Yes, that is one large cathedral. In fact, the largest in France. I read that two of Paris’s Notre Dame cathedrals could fit inside. Yikes. Visiting the cathedral wasn’t the only reason for making it to Amiens, it was a central jumping off point for WWI sites – which was our plan.
Before that, let’s talk our accommodations. Another AirBNB with a teeny, tiny parking spot for Eric to squeeze into. We have a BMW rental – no Eric, we don’t need one – and while a fun vehicle to drive, bigger than most vehicles on the road and subsequent parking in France.
Getting in and out was a lot of fun, for me at least. Ha! I was directing his pathway before hopping in.
We didn’t plan on staying in Amiens for very long, so we found a place in the city center – we were good. A bedroom for each, decent kitchen and one bathroom – you had to plan your routines around each other.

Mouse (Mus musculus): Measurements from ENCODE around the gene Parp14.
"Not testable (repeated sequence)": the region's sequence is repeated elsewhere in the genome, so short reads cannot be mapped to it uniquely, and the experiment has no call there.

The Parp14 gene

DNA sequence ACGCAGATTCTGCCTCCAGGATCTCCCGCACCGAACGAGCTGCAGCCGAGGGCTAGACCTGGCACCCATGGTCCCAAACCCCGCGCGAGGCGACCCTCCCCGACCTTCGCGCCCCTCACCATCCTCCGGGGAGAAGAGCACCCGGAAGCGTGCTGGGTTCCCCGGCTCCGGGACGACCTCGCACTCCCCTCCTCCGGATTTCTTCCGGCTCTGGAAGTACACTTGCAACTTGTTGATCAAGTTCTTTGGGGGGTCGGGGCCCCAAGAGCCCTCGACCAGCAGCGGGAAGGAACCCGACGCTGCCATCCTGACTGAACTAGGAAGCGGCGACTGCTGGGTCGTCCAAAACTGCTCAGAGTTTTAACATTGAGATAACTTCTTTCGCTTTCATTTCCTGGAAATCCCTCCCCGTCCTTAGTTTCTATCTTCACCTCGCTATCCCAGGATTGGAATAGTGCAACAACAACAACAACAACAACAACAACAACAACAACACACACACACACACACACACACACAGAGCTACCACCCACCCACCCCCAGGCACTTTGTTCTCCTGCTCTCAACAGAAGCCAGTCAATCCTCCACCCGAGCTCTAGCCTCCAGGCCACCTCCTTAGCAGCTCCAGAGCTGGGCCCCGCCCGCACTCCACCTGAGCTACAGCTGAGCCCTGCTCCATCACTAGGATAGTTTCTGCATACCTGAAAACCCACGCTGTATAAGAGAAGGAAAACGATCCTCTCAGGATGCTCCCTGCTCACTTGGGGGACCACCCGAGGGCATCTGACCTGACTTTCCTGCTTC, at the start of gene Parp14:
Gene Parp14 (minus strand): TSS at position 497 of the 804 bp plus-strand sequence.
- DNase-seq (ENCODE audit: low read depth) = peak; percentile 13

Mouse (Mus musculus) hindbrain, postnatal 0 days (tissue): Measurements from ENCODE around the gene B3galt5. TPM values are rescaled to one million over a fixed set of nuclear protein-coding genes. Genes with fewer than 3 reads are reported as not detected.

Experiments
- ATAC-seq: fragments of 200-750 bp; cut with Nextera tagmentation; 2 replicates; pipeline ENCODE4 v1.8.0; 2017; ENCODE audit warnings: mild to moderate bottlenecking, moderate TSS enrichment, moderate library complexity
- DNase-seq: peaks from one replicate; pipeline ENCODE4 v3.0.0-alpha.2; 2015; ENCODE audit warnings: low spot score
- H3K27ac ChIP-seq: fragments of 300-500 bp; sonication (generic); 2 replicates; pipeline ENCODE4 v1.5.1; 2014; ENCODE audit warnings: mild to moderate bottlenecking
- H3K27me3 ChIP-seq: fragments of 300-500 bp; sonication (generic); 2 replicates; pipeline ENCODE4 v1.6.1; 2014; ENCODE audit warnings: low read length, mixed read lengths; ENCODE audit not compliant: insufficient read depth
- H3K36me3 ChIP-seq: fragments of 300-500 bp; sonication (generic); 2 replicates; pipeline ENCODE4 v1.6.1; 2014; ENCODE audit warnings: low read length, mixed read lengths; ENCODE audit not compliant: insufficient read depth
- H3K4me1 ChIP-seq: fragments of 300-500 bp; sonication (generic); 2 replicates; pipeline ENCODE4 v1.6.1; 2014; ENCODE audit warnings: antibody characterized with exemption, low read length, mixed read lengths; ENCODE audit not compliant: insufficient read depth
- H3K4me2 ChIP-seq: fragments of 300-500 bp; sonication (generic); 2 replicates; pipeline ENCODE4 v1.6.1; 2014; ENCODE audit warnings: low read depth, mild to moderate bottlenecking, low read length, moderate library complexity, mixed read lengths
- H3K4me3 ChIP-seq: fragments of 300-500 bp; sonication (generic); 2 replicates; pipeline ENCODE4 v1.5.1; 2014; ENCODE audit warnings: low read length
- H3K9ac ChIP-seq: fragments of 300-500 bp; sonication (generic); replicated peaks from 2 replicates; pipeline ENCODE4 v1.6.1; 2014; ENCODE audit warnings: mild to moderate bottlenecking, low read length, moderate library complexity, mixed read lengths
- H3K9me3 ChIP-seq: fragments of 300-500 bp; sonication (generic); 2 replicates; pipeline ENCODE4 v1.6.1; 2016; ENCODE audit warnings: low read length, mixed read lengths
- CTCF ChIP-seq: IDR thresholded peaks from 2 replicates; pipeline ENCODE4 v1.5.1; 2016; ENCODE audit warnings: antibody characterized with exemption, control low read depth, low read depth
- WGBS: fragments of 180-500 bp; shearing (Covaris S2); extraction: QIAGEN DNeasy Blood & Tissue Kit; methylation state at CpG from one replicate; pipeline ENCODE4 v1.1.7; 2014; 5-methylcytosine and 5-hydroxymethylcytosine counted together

Back to the cathedral…….
It was built almost entirely between 1220 and 1270, a remarkably short period of time for a Gothic cathedral, giving it an unusual unity of style. The details are just so amazing!
The builders were trying to maximize the internal dimension in order to reach for the heavens and bring in more light.
The initial impetus for the building came from the installation of the reputed head of John The Baptist. A sumptuous reliquary with the face of the Saint was made to house the skull. The skull and reliquary were lost during the revolution, but a 19th century replica was made and is displayed.
The cathedral was fought over during both World Wars and suffered significant damage and was repeatedly occupied by both sides. Some of the stained glass is from the original construction. Others were created in the more recent centuries. The rose windows were amongst the oldest.
There are a number of memorials along the columns recognizing those countries that fought for and around Amiens.
Stopping over at Amiens really upped our knowledge around WWI and some coming posts will be sharing our stops.
BTW – also read that Amiens hosts the largest Christmas market in Northern France. Who knows…….we may be back.